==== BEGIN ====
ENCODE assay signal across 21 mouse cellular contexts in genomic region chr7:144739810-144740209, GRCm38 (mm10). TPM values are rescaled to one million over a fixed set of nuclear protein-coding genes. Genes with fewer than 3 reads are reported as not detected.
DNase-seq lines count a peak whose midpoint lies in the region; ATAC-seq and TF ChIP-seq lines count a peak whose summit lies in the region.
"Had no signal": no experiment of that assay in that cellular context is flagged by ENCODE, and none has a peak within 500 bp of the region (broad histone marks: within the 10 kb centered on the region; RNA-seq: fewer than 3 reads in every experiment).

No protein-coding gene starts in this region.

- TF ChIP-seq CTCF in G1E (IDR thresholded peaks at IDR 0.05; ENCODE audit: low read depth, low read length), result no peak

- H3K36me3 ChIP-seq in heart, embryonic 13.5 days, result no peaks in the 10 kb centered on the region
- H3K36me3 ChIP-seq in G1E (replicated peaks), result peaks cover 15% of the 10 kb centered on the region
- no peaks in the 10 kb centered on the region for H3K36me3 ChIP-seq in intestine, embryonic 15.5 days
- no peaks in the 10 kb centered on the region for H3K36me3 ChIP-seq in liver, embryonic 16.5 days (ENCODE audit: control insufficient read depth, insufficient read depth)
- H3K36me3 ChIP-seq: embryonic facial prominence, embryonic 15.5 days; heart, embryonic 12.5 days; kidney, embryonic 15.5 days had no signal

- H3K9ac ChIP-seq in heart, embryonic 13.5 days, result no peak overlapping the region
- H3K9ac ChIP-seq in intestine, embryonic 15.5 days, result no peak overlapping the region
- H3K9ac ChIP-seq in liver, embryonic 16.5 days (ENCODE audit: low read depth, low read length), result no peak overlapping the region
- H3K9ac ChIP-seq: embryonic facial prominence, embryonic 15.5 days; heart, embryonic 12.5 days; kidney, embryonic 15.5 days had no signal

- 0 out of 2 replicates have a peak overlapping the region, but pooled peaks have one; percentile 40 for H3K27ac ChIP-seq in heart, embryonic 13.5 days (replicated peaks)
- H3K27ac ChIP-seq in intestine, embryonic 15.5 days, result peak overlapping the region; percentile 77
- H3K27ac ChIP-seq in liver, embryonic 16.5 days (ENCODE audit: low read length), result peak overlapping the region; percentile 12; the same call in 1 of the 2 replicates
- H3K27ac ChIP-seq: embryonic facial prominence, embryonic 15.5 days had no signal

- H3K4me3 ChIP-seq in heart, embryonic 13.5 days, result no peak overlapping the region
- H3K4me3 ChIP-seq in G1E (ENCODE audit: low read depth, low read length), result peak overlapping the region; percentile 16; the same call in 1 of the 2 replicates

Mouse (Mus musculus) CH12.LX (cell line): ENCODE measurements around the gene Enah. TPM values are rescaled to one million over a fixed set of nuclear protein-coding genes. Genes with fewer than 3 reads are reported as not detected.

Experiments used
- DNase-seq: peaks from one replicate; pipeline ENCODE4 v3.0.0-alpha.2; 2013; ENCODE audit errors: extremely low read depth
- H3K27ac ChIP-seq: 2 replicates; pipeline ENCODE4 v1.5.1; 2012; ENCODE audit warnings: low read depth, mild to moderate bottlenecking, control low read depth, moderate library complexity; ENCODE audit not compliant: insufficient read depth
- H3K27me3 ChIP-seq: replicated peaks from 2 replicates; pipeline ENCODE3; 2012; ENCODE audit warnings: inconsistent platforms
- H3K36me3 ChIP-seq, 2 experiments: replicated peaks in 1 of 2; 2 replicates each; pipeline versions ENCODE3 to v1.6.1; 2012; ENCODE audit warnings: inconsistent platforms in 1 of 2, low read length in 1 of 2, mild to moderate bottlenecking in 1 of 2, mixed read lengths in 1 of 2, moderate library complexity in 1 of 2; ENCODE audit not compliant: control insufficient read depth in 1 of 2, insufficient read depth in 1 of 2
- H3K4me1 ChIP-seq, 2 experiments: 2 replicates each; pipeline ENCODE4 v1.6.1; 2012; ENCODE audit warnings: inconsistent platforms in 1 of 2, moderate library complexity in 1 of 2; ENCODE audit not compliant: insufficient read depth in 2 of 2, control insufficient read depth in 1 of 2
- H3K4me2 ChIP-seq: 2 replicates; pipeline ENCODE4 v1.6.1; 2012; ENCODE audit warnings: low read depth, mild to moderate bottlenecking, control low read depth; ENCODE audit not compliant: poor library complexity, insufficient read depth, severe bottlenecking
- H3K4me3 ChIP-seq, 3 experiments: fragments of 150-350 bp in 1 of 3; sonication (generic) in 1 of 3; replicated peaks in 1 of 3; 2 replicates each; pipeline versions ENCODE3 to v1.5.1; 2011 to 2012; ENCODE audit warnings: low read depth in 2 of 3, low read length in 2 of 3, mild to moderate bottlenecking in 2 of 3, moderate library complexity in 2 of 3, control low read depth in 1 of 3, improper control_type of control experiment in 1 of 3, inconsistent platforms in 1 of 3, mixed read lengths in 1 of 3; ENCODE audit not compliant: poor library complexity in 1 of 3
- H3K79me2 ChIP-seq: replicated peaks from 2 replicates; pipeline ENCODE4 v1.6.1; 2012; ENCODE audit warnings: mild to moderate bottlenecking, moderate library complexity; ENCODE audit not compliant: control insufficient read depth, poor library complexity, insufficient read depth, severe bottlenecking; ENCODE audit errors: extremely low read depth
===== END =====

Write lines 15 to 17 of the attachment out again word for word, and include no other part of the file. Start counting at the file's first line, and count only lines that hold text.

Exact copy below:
- 0 out of 2 replicates have a peak overlapping the region, but pooled peaks have one; percentile 40 for H3K27ac ChIP-seq in heart, embryonic 13.5 days (replicated peaks)
- H3K27ac ChIP-seq in intestine, embryonic 15.5 days, result peak overlapping the region; percentile 77
- H3K27ac ChIP-seq in liver, embryonic 16.5 days (ENCODE audit: low read length), result peak overlapping the region; percentile 12; the same call in 1 of the 2 replicates